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Lethbridge Herald Newspaper Archives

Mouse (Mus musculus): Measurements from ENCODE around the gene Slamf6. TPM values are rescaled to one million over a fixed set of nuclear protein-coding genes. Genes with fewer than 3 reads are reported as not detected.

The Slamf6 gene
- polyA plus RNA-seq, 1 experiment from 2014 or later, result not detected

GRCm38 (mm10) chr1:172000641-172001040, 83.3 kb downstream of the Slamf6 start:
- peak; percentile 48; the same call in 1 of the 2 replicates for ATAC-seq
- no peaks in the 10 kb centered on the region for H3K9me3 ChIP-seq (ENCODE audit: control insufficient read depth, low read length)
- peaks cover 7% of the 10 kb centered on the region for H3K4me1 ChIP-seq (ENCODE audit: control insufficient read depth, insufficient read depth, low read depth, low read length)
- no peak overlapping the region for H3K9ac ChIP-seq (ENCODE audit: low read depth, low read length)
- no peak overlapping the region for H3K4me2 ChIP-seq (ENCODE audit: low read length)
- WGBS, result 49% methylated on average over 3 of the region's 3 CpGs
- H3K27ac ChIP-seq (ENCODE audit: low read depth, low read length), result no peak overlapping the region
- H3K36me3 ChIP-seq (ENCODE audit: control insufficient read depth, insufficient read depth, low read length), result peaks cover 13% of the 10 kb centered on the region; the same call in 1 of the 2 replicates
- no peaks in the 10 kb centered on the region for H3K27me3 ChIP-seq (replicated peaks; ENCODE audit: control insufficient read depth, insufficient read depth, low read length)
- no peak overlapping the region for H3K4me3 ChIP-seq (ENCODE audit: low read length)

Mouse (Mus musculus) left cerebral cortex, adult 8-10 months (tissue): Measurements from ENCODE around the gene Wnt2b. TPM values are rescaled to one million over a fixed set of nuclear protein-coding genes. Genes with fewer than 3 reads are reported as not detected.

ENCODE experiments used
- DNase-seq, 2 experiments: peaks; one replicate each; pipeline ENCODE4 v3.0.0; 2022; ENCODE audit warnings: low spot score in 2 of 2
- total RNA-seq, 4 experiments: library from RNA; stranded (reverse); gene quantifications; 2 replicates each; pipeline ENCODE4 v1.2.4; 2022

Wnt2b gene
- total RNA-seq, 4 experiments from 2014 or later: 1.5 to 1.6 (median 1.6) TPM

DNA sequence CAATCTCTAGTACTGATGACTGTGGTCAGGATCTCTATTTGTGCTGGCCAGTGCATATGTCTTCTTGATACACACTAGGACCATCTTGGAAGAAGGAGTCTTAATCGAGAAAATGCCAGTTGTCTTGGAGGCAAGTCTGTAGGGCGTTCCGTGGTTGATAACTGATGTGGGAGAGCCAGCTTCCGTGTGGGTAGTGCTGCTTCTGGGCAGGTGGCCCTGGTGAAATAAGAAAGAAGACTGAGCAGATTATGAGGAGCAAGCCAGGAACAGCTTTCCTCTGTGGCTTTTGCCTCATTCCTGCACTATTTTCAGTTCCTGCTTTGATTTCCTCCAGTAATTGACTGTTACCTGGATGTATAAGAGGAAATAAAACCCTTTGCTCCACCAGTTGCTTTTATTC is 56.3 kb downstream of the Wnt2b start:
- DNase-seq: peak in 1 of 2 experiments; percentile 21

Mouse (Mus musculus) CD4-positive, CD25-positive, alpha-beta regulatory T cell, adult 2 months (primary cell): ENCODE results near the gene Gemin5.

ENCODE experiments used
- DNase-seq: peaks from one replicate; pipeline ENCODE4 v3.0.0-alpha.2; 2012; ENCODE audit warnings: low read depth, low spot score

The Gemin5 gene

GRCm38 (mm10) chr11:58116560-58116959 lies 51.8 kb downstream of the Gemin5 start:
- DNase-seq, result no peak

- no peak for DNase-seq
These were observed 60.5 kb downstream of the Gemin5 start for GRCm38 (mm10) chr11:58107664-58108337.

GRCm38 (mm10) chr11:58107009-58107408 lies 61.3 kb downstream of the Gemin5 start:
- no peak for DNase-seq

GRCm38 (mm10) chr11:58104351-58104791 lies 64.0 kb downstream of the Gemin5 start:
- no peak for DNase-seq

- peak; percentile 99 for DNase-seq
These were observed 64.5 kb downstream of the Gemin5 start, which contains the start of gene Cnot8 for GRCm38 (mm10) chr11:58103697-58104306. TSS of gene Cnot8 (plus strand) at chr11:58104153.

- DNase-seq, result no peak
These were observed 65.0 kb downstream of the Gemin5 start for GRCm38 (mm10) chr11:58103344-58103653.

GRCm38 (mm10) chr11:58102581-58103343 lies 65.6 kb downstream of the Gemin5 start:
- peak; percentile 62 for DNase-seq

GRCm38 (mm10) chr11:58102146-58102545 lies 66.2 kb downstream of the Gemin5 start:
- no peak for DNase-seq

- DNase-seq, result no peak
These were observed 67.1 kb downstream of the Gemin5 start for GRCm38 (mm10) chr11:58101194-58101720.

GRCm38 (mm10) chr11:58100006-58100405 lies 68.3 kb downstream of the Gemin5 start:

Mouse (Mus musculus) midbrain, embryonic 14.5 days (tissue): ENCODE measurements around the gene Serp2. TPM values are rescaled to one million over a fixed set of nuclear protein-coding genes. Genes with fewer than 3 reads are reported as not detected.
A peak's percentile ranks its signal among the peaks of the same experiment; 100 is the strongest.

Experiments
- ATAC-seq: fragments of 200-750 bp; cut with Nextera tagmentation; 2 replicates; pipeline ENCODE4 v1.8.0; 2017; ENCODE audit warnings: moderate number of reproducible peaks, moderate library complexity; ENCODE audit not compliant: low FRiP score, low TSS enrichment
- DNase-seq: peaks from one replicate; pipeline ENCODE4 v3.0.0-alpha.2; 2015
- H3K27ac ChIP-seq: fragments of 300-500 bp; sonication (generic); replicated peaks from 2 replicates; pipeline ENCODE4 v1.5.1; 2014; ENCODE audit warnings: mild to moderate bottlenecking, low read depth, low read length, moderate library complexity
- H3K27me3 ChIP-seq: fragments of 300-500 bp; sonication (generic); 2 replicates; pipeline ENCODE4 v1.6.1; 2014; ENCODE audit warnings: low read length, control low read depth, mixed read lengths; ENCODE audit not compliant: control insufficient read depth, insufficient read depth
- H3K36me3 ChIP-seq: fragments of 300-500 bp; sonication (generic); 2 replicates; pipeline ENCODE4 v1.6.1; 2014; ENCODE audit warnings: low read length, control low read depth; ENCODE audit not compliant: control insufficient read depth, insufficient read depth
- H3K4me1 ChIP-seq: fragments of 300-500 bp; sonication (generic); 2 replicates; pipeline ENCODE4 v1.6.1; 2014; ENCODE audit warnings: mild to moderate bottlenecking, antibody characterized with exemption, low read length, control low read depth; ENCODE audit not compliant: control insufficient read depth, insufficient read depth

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Lethbridge Herald, The (Newspaper) - October 3, 1972, Lethbridge, Alberta Tuexiay. Otfoblr 3, THE IETHBRIDGE HEKAID _ Extension firm (or go-vfirnnieiit Unison District agriculturalist grassroots aid Tli'e district agriculturist for tile Alberta clop ailment of agri- culture is ttie extension arm for liaison between the people in the agricultural community and the government. A person with a 11. Sc. in ag- riculture from an accredited university and two years of re- lated experience in extens i o n work, the DA tries to help im- prove the total agricultural in- dustry through hLs own district. Usually encompassing two or more counties or municipal dis- tricts, the DA works with mun- icipal bodies and an agricultur- al service board chosen from within the district. On the service board, the DA sits in an advisory capacity and is the government repre- sentative on Seed Cleaning Plant meetings and the service board, KKKVICE BOARDS His work on the service board ranges from weed control and live-stock disease regula- tions and pest control to spe- cialized services lo individual farmers. Regional agricultural special- ists deal directly with produc- ers in the majority of (he cases but the initial contact and fol- low-up is made through tbe DA. When new policies are insti- tuted through 1 eg :sl atioti, the DA advises the residents of his district. Initial steps in applying for loans are atso car- ried out through the DA office. A similar approach is taken with the Lethbridge Research Station. The research personnel new products and meth- ods and the DA serves to help to disseminate the information lo the people. The extension service at the field level is a matter of per- sonal contact beeUveen the pro- ducer the DA. This con- tact involves a wide range of activities from farmstead plan- liing lo far in management. Evej-y facet of agriculture is covered. The work of DAs is somewhat seasonal with activities geared lo synchronize with those of the farmers. When farming activi- lies are sinck, short courses on subjects of particular interest to farmers are offered. fn winter, Canada Manpower CVn've-funded courses are set up and carried out to supply management and lechn i c a 1 training to the form operator. In summer, weed control lest plols, new varietal plots and fertilizer test plats are set out around the districts (or demon- stration purposes. Programs by the DA usually at the request BLAIR SHAW district agriculturist MURRAY Mel.ELLAND district agriculturist JAMIE WILLIAMSON district agriculturist of the agricultural c r v 1 c boards wliich know of the par- ticular needs of the farmers to the district. In an effort to stay abreast of the vast amounts of n e w technology, great quantities of literature cross the desks of the DA weekly. This latest in- formation ifi then screened lor dissemination of pertinent top- ics to the people in the district, In-service training courses are conducted throughout the province regularly covering specialized interest fields as well as new developments and legislation. Adult agricultural education is carried out contin- uously through farm visits, of- fice interviews and extension meetings. SPECIALISTS Each district agriculturists office is backed- by expertise from the regional specialists In the regional office in Leth- bridge. Agricultural engineer- ing, economics, co-operative services, poultry, animal Indus- try and plant industry experts from the Alberta department of agriculture, located in (lie bridge regional office, arc avail- able to supplement the know- ledge of tlte local DAs. The entire Lothbrtdgc Re- search station staff co-oper- ates well with the DAs to sup- ply .specialized information. Ssils and feed testing labora- tories located in Edmonton will test soils for fertility and feed for nutrients to further aid the agriculture producers in okx4- sion making processes. JACK ANDERSON district a gricnltiirlst Mi-diunc Hat RENTS KENNEDY district agriculturist Medicine Hat HOB LYONS district agriculturist Pinchcr Creek HANS LUNG district agriculturist Cardslon JENSEN district agriculturist Faremoct District home economists serve rural Alberta women district Cards Urn The disfrict home economists in the region serve rural south- ern Alberta and are interested particularly in the welfare of the women- There are -J2 district homo economists throughout the prov- ince .serving farm families through the district extension offices. Typical responsibilities of Ihe home economists include lec- tures and demonstrations nt meetings, short courses, field days, conventions and confer- ences. Discussions nl meetings re- volve around food preparation and nutrition, school lunches, household furnishings, houso plans, color schemes, clothing and textiles, labor saving ideas, money management, home management and family living. With a change of emphasis, priority programs now place an importance on district home economists involved in projects associated with prim- ary producers along with the promotion and marketing of llreir product. Local home economists In- volved in this new approach in- clude Marilyn Tatem at bridge, Norm a Jean Gray at Brooks and Betty Donner, home economist presently working out of the Brooks office. An example of the, work of the district home economists in their new role was the recent banquet celebrating the open- ing of new laboratory facilities at the Alberta Horticultural Re- search Center at Brooks. The home economists completely ar- ranged for a dinner which in- volvc-d the HFC of locally grown produce exclusively. Complete co-operation o f growers ami distributors of ag- ricultural products, local cater- ers, the Brooks Chamber of Commerce, the research center and district home economists pointed up the wealth of Alber- ta-grown products available to wholesale houses, caterers and home mnfccrs, said Mrs. Gray, ALLEN TOLEY district agriculturist Clares holm ;